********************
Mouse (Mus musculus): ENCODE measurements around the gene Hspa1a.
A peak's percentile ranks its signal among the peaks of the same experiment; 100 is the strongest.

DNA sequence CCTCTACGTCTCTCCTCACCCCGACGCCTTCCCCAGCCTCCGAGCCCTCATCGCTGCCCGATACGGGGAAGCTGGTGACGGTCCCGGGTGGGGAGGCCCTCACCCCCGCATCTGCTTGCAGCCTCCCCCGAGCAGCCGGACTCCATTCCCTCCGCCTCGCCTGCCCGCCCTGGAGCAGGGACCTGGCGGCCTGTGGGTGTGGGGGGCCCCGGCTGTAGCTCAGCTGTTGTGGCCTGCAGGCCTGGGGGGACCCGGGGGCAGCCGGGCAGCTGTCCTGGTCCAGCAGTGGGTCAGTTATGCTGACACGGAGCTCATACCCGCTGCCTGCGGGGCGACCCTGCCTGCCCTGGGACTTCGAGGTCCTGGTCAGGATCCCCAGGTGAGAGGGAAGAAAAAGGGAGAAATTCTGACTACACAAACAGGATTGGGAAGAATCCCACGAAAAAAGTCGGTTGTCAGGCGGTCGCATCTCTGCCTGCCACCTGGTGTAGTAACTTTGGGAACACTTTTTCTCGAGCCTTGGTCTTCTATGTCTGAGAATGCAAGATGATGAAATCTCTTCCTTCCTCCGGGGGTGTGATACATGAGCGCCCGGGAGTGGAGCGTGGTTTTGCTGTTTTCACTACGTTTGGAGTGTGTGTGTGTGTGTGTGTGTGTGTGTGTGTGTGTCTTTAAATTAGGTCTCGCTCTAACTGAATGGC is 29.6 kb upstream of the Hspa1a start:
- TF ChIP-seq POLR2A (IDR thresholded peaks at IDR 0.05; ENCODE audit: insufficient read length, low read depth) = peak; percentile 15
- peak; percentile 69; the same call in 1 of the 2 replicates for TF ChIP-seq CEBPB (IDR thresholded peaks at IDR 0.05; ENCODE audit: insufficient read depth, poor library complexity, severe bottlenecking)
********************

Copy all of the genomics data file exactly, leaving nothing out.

Mouse (Mus musculus): ENCODE measurements around the gene Hspa1a.
A peak's percentile ranks its signal among the peaks of the same experiment; 100 is the strongest.

DNA sequence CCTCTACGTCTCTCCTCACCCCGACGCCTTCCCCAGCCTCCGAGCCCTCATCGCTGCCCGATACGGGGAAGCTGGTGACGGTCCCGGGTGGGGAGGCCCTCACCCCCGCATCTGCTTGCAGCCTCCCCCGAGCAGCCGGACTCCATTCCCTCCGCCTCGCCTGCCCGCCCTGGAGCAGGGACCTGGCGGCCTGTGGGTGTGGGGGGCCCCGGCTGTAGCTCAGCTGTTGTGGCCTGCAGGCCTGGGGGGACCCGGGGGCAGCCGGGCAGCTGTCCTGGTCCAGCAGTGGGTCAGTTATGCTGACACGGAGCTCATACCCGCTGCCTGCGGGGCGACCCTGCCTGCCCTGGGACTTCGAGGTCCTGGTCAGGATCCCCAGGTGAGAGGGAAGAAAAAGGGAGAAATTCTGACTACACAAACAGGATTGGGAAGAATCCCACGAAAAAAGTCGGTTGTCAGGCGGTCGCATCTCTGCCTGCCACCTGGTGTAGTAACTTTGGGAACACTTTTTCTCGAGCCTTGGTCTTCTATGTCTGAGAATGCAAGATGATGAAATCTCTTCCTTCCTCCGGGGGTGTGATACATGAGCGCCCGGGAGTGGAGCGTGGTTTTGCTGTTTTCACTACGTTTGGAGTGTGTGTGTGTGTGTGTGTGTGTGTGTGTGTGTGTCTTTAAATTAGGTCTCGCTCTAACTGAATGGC is 29.6 kb upstream of the Hspa1a start:
- TF ChIP-seq POLR2A (IDR thresholded peaks at IDR 0.05; ENCODE audit: insufficient read length, low read depth) = peak; percentile 15
- peak; percentile 69; the same call in 1 of the 2 replicates for TF ChIP-seq CEBPB (IDR thresholded peaks at IDR 0.05; ENCODE audit: insufficient read depth, poor library complexity, severe bottlenecking)